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abstract = "Purpose: Hypoxia is an important factor influencing tumor progression and treatment efficacy. The aim of this study was to investigate the repeatability of hypoxia PET imaging with [18F]HX4 in patients with head and neck and lung cancer. Methods: Nine patients with lung cancer and ten with head and neck cancer were included in the analysis (NCT01075399). Two sequential pretreatment [18F]HX4 PET/CT scans were acquired within 1 week. The maximal and mean standardized uptake values (SUVmax and SUVmean) were defined and the tumor-to-background ratios (TBR) were calculated. In addition, hypoxic volumes were determined as the volume of the tumor with a TBR >1.2 (HV1.2). Bland Altman analysis of the uptake parameters was performed and coefficients of repeatability were calculated. To evaluate the spatial repeatability of the uptake, the PET/CT images were registered and a voxel-wise comparison of the uptake was performed, providing a correlation coefficient. Results: All parameters of [18F]HX4 uptake were significantly correlated between scans: SUVmax (r = 0.958, p <0.001), SUVmean (r = 0.946, p <0.001), TBRmax (r = 0.962, p <0.001) and HV1.2 (r = 0.995, p <0.001). The relative coefficients of repeatability were 15 {\%} (SUVmean), 17 {\%} (SUVmax) and 17 {\%} (TBRmax). Voxel-wise analysis of the spatial uptake pattern within the tumors provided an average correlation of 0.65 ± 0.14. Conclusion: Repeated hypoxia PET scans with [18F]HX4 provide reproducible and spatially stable results in patients with head and neck cancer and patients with lung cancer. [18F]HX4 PET imaging can be used to assess the hypoxic status of tumors and has the potential to aid hypoxia-targeted treatments.",
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AU - van Elmpt, Wouter

AU - Szardenings, Katrin

AU - Kolb, Hartmuth

AU - Waxman, Alan

AU - Subramaniam, Rathan M.

AU - Moon, Dae Hyuk

AU - Brunetti, Jacqueline C.

AU - Srinivas, Shyam M.

AU - Lambin, Philippe

AU - Chien, David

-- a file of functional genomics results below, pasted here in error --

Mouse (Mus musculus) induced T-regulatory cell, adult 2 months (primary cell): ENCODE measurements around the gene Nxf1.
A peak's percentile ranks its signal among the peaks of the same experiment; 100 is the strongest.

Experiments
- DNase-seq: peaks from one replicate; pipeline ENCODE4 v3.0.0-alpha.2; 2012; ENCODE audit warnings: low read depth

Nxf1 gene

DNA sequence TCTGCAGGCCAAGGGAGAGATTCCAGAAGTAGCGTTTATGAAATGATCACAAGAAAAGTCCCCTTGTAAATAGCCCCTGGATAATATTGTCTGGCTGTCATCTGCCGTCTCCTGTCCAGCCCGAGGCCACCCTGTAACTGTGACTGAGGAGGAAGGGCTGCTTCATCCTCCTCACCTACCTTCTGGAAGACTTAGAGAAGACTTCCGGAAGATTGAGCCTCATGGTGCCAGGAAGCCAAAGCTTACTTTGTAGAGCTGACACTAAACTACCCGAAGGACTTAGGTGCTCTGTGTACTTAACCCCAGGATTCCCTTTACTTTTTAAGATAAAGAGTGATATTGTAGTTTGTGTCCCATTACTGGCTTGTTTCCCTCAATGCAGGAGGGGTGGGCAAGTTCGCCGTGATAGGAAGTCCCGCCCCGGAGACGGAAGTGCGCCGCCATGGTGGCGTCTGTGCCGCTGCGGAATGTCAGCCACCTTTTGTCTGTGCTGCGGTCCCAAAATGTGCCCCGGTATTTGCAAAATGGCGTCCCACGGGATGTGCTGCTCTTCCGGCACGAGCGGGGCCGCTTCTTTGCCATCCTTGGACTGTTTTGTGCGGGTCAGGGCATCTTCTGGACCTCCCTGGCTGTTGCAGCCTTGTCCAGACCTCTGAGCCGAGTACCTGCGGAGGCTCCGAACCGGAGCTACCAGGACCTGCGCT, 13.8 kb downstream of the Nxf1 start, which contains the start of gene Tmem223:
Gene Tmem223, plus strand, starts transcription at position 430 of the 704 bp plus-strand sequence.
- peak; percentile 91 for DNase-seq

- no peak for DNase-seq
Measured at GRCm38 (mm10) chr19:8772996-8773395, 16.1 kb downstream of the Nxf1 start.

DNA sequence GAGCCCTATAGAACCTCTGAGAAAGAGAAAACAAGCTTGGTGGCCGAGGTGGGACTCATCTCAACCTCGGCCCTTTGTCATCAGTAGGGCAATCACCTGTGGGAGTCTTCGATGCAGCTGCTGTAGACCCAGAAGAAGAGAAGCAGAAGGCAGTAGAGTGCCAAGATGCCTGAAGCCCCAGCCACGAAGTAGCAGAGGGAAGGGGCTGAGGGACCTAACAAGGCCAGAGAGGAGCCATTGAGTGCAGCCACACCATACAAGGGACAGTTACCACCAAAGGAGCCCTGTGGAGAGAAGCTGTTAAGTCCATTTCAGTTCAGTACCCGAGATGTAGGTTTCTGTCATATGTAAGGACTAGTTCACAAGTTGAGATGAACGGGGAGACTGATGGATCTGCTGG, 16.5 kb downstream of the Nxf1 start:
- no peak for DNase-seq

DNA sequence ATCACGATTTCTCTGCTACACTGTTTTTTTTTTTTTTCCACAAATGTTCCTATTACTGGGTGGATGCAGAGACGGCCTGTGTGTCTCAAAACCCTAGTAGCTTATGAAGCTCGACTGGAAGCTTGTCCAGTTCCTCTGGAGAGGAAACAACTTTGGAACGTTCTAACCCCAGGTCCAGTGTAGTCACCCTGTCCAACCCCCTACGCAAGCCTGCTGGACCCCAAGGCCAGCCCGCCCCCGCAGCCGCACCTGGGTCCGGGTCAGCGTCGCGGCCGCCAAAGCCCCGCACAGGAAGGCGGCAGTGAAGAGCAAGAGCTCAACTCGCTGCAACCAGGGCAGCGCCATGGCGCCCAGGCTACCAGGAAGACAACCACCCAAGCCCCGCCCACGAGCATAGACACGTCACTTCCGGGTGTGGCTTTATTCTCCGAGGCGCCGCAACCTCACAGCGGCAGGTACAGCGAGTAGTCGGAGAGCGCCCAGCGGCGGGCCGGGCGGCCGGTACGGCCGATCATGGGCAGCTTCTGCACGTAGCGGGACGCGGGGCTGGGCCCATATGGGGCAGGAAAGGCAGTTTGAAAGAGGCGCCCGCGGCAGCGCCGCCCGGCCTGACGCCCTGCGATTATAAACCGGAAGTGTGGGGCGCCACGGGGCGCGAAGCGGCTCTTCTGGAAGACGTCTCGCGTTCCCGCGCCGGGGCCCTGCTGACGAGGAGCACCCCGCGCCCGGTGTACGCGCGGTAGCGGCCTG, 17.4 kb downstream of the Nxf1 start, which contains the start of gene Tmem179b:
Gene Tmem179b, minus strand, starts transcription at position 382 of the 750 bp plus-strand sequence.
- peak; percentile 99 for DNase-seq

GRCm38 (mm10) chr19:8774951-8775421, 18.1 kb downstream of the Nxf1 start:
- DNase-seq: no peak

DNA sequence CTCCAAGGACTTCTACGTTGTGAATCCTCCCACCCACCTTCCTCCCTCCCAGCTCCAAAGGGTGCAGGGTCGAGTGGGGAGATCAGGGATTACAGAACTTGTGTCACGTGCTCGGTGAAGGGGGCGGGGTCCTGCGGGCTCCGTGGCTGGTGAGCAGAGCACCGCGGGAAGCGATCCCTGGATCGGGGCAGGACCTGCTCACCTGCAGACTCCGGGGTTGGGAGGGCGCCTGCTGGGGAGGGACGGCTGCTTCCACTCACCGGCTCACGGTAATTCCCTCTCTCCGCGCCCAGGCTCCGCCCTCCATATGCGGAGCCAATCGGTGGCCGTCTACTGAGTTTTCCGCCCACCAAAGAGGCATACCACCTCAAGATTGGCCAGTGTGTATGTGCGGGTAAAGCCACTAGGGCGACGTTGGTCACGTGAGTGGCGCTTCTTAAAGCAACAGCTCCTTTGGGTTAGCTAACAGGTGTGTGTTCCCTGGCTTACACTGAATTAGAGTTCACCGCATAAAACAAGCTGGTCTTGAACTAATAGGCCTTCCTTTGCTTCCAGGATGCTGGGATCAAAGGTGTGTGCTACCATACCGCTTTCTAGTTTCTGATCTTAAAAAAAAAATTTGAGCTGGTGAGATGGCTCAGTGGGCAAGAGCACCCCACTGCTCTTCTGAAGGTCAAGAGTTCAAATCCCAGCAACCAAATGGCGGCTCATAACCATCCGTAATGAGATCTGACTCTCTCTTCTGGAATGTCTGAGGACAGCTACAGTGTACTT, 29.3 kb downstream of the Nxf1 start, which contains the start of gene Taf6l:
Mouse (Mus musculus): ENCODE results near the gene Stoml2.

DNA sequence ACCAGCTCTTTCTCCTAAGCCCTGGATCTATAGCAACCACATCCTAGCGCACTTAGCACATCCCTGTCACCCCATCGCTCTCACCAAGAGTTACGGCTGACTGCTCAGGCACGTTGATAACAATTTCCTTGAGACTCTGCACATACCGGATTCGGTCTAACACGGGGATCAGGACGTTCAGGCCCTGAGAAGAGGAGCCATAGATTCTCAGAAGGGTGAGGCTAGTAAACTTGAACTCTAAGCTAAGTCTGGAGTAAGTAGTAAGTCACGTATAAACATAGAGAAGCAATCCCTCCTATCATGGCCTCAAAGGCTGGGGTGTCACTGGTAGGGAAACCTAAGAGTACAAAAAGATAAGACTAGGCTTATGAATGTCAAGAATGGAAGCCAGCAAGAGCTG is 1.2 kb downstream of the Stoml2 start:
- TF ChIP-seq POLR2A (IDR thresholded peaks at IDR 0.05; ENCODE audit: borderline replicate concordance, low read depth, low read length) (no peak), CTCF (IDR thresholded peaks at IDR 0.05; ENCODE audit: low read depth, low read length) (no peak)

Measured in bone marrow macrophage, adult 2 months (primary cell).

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N2 - Purpose: Hypoxia is an important factor influencing tumor progression and treatment efficacy. The aim of this study was to investigate the repeatability of hypoxia PET imaging with [18F]HX4 in patients with head and neck and lung cancer. Methods: Nine patients with lung cancer and ten with head and neck cancer were included in the analysis (NCT01075399). Two sequential pretreatment [18F]HX4 PET/CT scans were acquired within 1 week. The maximal and mean standardized uptake values (SUVmax and SUVmean) were defined and the tumor-to-background ratios (TBR) were calculated. In addition, hypoxic volumes were determined as the volume of the tumor with a TBR >1.2 (HV1.2). Bland Altman analysis of the uptake parameters was performed and coefficients of repeatability were calculated. To evaluate the spatial repeatability of the uptake, the PET/CT images were registered and a voxel-wise comparison of the uptake was performed, providing a correlation coefficient. Results: All parameters of [18F]HX4 uptake were significantly correlated between scans: SUVmax (r = 0.958, p <0.001), SUVmean (r = 0.946, p <0.001), TBRmax (r = 0.962, p <0.001) and HV1.2 (r = 0.995, p <0.001). The relative coefficients of repeatability were 15 % (SUVmean), 17 % (SUVmax) and 17 % (TBRmax). Voxel-wise analysis of the spatial uptake pattern within the tumors provided an average correlation of 0.65 ± 0.14. Conclusion: Repeated hypoxia PET scans with [18F]HX4 provide reproducible and spatially stable results in patients with head and neck cancer and patients with lung cancer. [18F]HX4 PET imaging can be used to assess the hypoxic status of tumors and has the potential to aid hypoxia-targeted treatments.